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If I have opened the door and behind me and some of my colleagues are coming, should I keep holding the door open for them too.

Does this fall under office etiquette?

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    This depends entirely on local culture. In some countries this is normal and appreciated, in others it is highly irregular, creepy, suspicious or weird. – J... Nov 3 '15 at 9:58
  • @J... Could you cite some examples of where it would be considered odd or creepy? I've not heard of this and I've worked in Japan, China, America and Australia! – Michael A Nov 3 '15 at 10:32
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    @Codingo I'd be surprised if you didn't get odd looks holding doors for people in Japan. As a foreigner you're perhaps granted a certain latitude for weird behaviour, but it is not normal. It is sometimes done in Japan for the elderly, but especially if you are holding doors for your contemporaries or, worse, juniors, it is very odd indeed. If you've been there, done it, and didn't notice people's reaction then I might suggest that you were simply not aware of the awkward situations you created. More broadly in East Asia, it may not be so odd, but is generally just not done. – J... Nov 3 '15 at 10:59
  • @J... Quite likely, it wouldn't be the first scenario where I suspected that was the case. – Michael A Nov 3 '15 at 11:09
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Be polite and indiscriminate!

Being polite should always be encouraged and I suggest you do this! Typically I will hold the door if somebody is near enough that we could exchange a couple of words (and will say good morning, good afternoon, etc'). If they're far enough that we couldn't make a few passing comments to each other it can lead to you awkwardly standing there waiting for them whilst they then hurry to catch the door you're holding!

Just make sure that you hold the door indiscriminately. If somebody is chasing you for work, don't avoid them by not holding the door. Likewise if you don't like somebody it's best not to show it - hold the door for them as well.

Secured / Tracked Doors

As mentioned in the comments (and important enough to add here!) if you are going through a secured door or one that requires a keypass to track entry/exits and you hold the door for them make sure that they tap their keypass as they enter and if they don't be sure to say something and follow up on it. This applies whether you know them or not as you don't know if they've been dismissed or shouldn't have access to that area for a variety of other reasons. Secured doors are to be respected! Potentially you may not want to hold the door at all in these situations depending on the culture of the company and in these situations I would follow what others are doing provided the keypass isn't being bypassed by your doing so.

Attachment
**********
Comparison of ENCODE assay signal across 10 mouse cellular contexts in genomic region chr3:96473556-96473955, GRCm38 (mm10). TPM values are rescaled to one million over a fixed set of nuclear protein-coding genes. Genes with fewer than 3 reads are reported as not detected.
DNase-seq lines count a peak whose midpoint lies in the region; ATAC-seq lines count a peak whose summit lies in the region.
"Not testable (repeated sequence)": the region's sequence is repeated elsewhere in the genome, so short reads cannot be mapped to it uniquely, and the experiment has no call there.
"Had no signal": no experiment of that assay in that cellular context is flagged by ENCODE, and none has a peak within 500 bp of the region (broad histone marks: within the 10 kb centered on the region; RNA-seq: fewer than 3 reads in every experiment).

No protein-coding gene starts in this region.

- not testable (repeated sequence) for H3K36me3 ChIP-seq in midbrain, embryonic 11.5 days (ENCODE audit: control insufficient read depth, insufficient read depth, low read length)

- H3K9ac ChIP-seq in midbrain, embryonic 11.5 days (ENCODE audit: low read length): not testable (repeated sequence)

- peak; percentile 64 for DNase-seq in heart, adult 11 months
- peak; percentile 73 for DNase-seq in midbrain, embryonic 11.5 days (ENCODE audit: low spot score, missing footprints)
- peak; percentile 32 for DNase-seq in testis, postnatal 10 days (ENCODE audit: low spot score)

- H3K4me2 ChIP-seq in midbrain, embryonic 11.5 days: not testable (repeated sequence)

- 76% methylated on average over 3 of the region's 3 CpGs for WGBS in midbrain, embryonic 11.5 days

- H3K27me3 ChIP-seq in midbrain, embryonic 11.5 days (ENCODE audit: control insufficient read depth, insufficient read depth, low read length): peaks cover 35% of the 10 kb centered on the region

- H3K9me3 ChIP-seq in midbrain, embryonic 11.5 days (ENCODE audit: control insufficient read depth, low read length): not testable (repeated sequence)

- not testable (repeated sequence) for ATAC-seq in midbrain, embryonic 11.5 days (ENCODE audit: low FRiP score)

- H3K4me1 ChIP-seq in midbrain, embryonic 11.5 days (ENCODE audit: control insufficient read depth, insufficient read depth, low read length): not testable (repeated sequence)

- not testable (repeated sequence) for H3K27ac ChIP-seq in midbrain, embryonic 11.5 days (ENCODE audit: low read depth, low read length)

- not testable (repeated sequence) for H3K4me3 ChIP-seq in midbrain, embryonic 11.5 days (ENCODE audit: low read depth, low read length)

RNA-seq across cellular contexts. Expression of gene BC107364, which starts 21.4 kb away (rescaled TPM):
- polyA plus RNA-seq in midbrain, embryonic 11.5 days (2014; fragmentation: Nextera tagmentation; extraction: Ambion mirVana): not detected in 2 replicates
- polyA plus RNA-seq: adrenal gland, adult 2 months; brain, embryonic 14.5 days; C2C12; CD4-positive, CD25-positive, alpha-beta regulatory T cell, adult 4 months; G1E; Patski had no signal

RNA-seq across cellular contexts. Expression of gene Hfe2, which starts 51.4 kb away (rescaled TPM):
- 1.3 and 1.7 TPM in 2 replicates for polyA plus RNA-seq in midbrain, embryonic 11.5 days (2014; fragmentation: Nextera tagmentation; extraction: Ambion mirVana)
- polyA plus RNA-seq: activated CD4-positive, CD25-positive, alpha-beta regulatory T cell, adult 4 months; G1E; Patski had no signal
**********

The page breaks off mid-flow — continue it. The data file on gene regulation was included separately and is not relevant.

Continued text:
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    Remember that even if you do recognize someone, they might just have been sacked... Security will generally tell you not to hold secured doors, for just this reason. – keshlam Nov 3 '15 at 5:12
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    Many security conscious places have the rule that you let nobody in behind you, and that you don't ask anyone to let you in and that you don't follow in behind someone. The reason is that once people are used to this, it is hard for anyone to get in. The rule "don't follow" means it isn't impolite to close the door in someone's face. – gnasher729 Nov 3 '15 at 9:18
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I generally hold the door if someone is close behind me, and I've seen others routinely do this.

Yes, as Codingo notes, if the door has a lock of whatever sort -- keypad, swipe card, old-fashioned key, whatever -- and the company is at all security conscious, the best practice is to just not hold the door for anyone. Many companies I've worked for, this has been an explicit policy. I recall a security lecture at one company where the security chief said, "If someone is following you, just politely close the door in front of them." Umm, yeah, just politely slam the door in their face. But yes, that's what you have to do.

A potential problem, here in the U.S. anyway, is that some ultra feminists get offended if a man holds a door for them. I once had a woman scold and lecture me for holding the door for her, and I've heard extreme cases of people being dragged before HR on sexual harassment charges. My response to the scolding woman was to shrug my shoulders, say "fine", walk away, and make a note never to hold a door for her again. Personally it's not something I'd get in a fight over.

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  • cool rant, breh – user43936 Nov 12 '15 at 0:33

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